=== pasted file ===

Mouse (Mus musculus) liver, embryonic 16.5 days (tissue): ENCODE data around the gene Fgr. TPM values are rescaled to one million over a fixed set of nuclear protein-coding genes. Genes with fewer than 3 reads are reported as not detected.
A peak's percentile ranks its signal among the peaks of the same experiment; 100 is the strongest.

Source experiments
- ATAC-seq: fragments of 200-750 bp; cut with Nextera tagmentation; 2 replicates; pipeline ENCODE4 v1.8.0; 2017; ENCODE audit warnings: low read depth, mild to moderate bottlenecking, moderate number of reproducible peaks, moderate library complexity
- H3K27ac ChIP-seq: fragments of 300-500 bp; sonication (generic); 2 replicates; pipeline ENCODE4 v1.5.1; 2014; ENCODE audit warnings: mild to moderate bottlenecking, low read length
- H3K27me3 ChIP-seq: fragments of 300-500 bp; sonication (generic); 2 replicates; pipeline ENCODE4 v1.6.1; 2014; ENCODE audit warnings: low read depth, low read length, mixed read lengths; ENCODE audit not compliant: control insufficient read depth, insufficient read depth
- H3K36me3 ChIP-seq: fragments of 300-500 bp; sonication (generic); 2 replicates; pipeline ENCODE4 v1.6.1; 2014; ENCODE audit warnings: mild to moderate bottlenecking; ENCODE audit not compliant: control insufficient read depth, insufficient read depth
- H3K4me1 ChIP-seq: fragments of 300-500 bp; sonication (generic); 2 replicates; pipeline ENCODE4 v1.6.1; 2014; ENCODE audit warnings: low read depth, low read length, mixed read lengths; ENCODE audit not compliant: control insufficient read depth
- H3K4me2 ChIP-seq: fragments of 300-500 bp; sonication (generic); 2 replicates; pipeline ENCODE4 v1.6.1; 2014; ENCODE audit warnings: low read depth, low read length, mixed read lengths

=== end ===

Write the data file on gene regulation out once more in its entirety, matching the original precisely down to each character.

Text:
Mouse (Mus musculus) liver, embryonic 16.5 days (tissue): ENCODE data around the gene Fgr. TPM values are rescaled to one million over a fixed set of nuclear protein-coding genes. Genes with fewer than 3 reads are reported as not detected.
A peak's percentile ranks its signal among the peaks of the same experiment; 100 is the strongest.

Source experiments
- ATAC-seq: fragments of 200-750 bp; cut with Nextera tagmentation; 2 replicates; pipeline ENCODE4 v1.8.0; 2017; ENCODE audit warnings: low read depth, mild to moderate bottlenecking, moderate number of reproducible peaks, moderate library complexity
- H3K27ac ChIP-seq: fragments of 300-500 bp; sonication (generic); 2 replicates; pipeline ENCODE4 v1.5.1; 2014; ENCODE audit warnings: mild to moderate bottlenecking, low read length
- H3K27me3 ChIP-seq: fragments of 300-500 bp; sonication (generic); 2 replicates; pipeline ENCODE4 v1.6.1; 2014; ENCODE audit warnings: low read depth, low read length, mixed read lengths; ENCODE audit not compliant: control insufficient read depth, insufficient read depth
- H3K36me3 ChIP-seq: fragments of 300-500 bp; sonication (generic); 2 replicates; pipeline ENCODE4 v1.6.1; 2014; ENCODE audit warnings: mild to moderate bottlenecking; ENCODE audit not compliant: control insufficient read depth, insufficient read depth
- H3K4me1 ChIP-seq: fragments of 300-500 bp; sonication (generic); 2 replicates; pipeline ENCODE4 v1.6.1; 2014; ENCODE audit warnings: low read depth, low read length, mixed read lengths; ENCODE audit not compliant: control insufficient read depth
- H3K4me2 ChIP-seq: fragments of 300-500 bp; sonication (generic); 2 replicates; pipeline ENCODE4 v1.6.1; 2014; ENCODE audit warnings: low read depth, low read length, mixed read lengths